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Making Magic: Designer and Developer Collaboration

August 1, 2016

Collaboration Between Designers and Developers
Developers are a designer’s best friend. They make flat PSD files come to life. They add animation and effects to the design that designers dream about. And in most cases, they can make the impossible possible.

Previously, a unicorn — someone who both designs and develops a website — probably would have been a good option for your redesign. These days, there are teams of specialists who are masters of their craft — whether that’s UX/UI design, client side coding or server side development. Having so many specialists on a project can either make for a very successful project or a complete #websitefail.

So, what’s the secret to a successful project? Collaboration between designers and developers. We need to take the time to understand what our colleagues are capable of creating and keep the line of communication open throughout the entire project. Operating in a silo leaves the project up to assumptions, which you should always avoid at all costs.

Roles of Web Designers and Developers


With the emergence of responsive design, there are more technical elements to consider during a project, including performance, image sizes, design patterns, UX, multiple devices sizes, breakpoints and other variables. With that, comes more programs, code and techniques to learn. The good news is, you don’t have to specialize in every area. Most crucial is the ability speak each other’s language. Without this skill, you’ll never be able to communicate your great ideas to someone who can make them work.


Tips for Successful Collaboration

  • Keep developers in the loop with a complete sitemap and thorough design specs, so the details aren’t lost by the time the project is ready for integration.
  • Create a robust style guide for each project, include global patterns and other small, reusable components.
  • Make handoff to the development team a breeze by providing clean and organized PSD or Sketch files. Use artboards to set up your mobile and desktop comps side by side.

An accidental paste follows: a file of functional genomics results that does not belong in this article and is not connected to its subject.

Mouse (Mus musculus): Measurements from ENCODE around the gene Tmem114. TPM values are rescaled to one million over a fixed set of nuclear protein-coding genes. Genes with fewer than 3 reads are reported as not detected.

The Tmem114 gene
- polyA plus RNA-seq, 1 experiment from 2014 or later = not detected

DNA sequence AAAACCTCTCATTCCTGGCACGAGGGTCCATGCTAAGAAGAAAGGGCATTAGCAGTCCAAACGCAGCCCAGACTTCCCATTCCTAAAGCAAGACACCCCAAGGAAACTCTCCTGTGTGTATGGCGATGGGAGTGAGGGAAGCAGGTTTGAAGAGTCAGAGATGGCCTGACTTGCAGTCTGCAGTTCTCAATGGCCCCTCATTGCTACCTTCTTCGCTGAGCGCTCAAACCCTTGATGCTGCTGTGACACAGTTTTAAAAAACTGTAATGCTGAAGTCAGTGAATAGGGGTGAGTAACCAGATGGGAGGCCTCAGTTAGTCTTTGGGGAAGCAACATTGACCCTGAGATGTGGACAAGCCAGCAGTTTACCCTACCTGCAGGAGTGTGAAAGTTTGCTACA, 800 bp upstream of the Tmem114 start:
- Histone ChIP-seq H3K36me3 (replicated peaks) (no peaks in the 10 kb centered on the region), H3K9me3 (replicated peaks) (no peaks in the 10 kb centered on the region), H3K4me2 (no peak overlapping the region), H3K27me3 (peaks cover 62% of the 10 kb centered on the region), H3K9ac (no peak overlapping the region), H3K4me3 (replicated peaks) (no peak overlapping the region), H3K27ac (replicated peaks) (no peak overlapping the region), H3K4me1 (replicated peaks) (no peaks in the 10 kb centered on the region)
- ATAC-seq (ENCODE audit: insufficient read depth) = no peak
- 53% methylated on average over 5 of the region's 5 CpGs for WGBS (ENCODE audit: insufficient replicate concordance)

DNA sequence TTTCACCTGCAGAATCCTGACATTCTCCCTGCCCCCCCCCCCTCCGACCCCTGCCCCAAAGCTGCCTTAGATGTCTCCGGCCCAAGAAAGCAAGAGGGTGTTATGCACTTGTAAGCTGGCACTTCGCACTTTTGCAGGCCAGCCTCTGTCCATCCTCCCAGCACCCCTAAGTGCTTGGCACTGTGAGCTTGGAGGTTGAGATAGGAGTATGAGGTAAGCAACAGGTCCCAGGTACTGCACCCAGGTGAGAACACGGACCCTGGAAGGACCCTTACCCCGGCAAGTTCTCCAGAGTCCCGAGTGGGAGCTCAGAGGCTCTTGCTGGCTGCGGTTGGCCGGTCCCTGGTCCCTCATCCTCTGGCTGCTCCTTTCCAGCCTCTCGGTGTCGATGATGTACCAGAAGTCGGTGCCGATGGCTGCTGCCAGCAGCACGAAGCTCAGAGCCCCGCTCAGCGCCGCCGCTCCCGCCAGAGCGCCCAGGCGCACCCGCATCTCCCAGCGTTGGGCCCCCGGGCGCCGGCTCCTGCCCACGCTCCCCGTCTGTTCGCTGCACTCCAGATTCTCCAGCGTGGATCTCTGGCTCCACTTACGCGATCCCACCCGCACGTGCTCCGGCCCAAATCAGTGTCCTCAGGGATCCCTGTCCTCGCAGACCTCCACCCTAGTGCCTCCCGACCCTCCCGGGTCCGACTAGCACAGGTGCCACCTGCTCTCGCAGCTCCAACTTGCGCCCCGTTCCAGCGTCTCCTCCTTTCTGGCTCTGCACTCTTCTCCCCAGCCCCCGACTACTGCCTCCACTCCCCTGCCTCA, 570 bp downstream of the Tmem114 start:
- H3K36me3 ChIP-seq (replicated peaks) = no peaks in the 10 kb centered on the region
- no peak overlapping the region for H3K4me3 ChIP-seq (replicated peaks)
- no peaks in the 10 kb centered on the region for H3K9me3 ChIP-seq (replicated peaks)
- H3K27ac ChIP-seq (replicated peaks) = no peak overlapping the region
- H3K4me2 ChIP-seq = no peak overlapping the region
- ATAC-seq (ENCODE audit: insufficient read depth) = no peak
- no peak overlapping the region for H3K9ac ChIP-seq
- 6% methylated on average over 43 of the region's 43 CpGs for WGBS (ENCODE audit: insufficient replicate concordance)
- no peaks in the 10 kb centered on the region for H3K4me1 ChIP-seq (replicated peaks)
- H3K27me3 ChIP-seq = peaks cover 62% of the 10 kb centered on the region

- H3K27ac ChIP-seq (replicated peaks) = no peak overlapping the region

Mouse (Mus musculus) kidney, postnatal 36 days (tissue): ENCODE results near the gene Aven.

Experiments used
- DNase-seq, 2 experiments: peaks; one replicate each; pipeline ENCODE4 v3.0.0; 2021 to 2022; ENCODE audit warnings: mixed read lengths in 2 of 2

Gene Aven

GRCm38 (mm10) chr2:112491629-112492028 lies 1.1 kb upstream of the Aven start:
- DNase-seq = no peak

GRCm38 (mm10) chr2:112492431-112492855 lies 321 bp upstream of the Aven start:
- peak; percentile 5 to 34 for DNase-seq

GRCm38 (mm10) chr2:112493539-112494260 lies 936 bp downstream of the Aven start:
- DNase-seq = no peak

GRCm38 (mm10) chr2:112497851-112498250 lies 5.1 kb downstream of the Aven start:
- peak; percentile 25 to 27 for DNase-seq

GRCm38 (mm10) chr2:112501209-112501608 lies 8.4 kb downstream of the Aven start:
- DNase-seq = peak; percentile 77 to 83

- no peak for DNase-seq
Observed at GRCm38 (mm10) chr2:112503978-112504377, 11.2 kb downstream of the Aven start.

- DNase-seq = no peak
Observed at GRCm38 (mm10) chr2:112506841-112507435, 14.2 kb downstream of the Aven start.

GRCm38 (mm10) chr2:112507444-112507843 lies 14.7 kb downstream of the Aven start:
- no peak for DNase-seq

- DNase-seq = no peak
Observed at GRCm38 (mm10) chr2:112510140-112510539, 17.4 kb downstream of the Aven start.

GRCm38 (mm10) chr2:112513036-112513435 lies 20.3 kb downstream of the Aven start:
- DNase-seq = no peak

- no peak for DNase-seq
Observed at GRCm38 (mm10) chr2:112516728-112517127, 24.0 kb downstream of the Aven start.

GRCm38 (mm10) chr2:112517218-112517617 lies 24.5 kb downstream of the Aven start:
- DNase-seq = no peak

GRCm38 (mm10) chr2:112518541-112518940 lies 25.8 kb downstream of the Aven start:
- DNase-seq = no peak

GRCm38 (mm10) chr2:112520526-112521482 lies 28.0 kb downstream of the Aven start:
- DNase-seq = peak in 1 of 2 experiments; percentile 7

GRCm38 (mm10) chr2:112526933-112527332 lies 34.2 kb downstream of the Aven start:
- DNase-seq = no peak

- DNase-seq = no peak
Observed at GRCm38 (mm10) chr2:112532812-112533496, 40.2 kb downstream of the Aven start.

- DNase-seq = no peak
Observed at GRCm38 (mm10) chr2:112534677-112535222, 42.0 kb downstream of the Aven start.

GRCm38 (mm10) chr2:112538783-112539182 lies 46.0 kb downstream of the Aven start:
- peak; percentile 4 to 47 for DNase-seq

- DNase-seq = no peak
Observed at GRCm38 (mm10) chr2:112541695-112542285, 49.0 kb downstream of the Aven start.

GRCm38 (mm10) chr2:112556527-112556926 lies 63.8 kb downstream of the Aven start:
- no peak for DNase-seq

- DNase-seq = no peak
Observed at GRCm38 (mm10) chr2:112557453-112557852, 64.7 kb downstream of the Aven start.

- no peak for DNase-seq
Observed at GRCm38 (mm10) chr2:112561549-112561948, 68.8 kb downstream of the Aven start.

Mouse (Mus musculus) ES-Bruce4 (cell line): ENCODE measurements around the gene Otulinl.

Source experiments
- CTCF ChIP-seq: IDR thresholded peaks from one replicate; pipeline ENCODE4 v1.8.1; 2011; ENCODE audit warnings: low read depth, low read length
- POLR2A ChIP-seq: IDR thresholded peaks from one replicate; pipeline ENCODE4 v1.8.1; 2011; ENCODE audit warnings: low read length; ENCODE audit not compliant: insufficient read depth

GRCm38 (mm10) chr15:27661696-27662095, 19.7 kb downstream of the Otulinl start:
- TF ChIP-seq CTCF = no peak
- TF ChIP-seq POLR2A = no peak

• Three things to always include in your website comps: grid and margin guides, layer comps to show interactive elements and callouts for specific guidelines using the notes panel.


Website Grids and Style Guide
My favorite kind of team is one that collaborates. When there is a strong bridge between the designer and developer, the project is set up for success from the beginning. I prefer to not just have a hand-off meeting, but to work side by side from wireframes through implementation. Whether you’re a designer or the developer, ask questions. Lots of them.

During the website redesign for Enphase Energy, frequent communication and prototyping software allowed us to make sure the UX solutions fit within the budget and timeline of the project. We used InVision to transform our designs into interactive prototypes with animations and gestures, creating a visualization that allowed us to translate our ideas to the developers. In addition to collaborating with the InVision app, the design team met with the developers on a consistent basis and developed a relationship—by launch we worked together like peanut butter and jelly.

Website Grids and Style Guide

“When there is a strong bridge between the designer and developer, the project is set up for success from the beginning.”

If you want to develop this same relationship with your own team, respect each other’s talent and have empathy. “This communication and cross-disciplinary empathy are just as important as the techniques, methods and development frameworks used to take apart a problem.”

Once your team has established this relationship with each other, you can turn your focus to solving the project’s needs. Doing this will allow for a thoughtful, measured approach in understanding the client’s problem and building their website or app with a frictionless user flow and usable interface.

See more of our work here.



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